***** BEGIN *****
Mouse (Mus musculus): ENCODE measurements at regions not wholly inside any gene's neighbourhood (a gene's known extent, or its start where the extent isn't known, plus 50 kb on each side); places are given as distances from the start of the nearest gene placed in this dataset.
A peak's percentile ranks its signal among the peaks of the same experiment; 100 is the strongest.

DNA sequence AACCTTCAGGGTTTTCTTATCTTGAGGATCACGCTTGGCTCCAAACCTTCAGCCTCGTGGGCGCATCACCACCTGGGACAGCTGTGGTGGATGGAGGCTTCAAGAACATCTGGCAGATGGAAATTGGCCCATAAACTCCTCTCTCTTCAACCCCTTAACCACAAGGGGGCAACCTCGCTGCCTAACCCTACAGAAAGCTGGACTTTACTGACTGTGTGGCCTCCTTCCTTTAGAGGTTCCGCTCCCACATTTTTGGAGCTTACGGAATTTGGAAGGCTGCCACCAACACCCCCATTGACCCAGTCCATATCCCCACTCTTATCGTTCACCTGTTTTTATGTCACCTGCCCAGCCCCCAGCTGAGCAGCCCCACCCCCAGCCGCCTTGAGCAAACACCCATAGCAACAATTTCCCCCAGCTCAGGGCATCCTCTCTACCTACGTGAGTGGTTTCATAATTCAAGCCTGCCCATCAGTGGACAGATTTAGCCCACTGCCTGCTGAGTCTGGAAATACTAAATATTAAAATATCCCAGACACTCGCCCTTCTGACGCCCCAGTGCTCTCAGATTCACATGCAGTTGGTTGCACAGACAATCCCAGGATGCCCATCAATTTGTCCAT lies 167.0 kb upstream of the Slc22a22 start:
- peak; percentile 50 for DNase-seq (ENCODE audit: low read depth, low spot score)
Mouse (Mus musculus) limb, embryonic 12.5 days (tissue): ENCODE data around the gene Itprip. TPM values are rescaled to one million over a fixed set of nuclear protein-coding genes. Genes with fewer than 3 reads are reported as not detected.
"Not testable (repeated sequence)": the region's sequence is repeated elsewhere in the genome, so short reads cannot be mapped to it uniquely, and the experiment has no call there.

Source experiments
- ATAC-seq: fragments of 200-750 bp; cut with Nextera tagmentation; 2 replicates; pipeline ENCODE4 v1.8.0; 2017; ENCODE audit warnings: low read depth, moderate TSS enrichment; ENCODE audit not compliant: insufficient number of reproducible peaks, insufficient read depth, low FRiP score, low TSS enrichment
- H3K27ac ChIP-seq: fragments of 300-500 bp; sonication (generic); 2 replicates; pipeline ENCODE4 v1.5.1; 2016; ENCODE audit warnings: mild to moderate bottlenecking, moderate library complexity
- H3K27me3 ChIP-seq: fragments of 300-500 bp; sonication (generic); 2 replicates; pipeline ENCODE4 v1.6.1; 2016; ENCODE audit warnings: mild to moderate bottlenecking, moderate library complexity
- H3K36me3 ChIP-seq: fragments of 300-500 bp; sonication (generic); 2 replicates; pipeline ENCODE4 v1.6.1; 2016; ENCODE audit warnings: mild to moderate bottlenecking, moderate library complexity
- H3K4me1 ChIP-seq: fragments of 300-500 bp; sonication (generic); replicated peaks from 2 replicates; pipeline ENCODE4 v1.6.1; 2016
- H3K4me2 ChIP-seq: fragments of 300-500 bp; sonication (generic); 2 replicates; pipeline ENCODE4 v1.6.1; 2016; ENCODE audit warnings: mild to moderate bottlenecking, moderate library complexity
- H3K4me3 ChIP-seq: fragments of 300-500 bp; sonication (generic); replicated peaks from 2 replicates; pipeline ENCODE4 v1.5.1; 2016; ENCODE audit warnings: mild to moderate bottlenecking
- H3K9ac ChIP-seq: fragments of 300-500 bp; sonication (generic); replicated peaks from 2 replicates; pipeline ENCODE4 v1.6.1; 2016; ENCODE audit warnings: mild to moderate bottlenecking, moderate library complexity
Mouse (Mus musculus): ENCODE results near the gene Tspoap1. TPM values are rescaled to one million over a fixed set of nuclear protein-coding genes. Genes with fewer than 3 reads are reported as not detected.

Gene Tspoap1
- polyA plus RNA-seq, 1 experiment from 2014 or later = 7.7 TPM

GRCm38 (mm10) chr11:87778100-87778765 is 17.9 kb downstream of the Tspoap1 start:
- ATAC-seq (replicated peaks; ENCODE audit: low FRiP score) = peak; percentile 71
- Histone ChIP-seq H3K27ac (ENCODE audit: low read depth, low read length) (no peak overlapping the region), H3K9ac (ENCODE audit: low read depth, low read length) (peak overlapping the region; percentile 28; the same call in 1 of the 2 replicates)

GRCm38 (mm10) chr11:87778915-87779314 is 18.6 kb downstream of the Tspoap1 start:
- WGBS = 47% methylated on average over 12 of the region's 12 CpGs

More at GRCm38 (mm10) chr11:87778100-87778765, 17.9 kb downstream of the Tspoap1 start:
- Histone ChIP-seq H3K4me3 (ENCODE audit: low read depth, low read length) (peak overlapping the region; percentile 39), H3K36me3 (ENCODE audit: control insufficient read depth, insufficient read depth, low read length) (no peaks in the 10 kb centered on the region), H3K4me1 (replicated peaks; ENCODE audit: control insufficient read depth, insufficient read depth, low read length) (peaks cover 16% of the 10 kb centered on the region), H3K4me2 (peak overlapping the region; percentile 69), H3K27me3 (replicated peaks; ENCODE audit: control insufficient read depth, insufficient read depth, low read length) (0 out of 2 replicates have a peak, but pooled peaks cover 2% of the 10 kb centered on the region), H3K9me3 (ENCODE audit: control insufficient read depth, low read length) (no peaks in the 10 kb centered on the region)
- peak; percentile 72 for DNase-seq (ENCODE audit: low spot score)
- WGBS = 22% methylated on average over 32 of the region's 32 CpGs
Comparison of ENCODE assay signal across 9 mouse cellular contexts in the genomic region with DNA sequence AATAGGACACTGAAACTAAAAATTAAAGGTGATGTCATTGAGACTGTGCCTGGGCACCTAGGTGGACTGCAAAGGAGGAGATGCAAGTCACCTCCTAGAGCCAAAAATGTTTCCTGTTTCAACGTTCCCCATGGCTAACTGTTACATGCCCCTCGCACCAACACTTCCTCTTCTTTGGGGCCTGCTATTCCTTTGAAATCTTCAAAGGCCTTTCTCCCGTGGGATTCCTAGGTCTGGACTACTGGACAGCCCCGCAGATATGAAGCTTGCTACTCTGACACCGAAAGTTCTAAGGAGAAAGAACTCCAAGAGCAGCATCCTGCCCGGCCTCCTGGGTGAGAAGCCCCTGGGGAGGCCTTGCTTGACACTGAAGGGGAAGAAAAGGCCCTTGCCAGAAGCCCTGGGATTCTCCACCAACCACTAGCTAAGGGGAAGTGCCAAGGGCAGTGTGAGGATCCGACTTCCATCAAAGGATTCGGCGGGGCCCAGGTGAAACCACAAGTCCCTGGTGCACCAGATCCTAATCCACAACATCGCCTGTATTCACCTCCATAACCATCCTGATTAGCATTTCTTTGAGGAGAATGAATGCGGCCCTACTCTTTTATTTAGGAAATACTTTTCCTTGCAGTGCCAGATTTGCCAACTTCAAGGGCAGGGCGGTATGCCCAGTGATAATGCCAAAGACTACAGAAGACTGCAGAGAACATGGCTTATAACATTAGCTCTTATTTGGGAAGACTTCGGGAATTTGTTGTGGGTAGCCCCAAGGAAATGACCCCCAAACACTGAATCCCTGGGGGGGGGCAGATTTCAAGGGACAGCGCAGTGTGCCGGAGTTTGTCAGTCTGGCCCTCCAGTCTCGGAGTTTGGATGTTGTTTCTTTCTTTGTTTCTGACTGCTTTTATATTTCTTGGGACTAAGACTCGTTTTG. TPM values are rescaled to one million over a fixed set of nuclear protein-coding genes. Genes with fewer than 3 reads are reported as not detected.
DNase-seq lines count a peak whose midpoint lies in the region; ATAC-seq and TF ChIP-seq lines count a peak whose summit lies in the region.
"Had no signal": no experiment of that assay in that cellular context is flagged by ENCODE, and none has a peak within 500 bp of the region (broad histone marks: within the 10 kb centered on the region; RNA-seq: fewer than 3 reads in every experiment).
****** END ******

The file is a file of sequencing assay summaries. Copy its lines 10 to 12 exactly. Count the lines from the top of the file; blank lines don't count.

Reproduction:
- H3K27me3 ChIP-seq: fragments of 300-500 bp; sonication (generic); 2 replicates; pipeline ENCODE4 v1.6.1; 2016; ENCODE audit warnings: mild to moderate bottlenecking, moderate library complexity
- H3K36me3 ChIP-seq: fragments of 300-500 bp; sonication (generic); 2 replicates; pipeline ENCODE4 v1.6.1; 2016; ENCODE audit warnings: mild to moderate bottlenecking, moderate library complexity
- H3K4me1 ChIP-seq: fragments of 300-500 bp; sonication (generic); replicated peaks from 2 replicates; pipeline ENCODE4 v1.6.1; 2016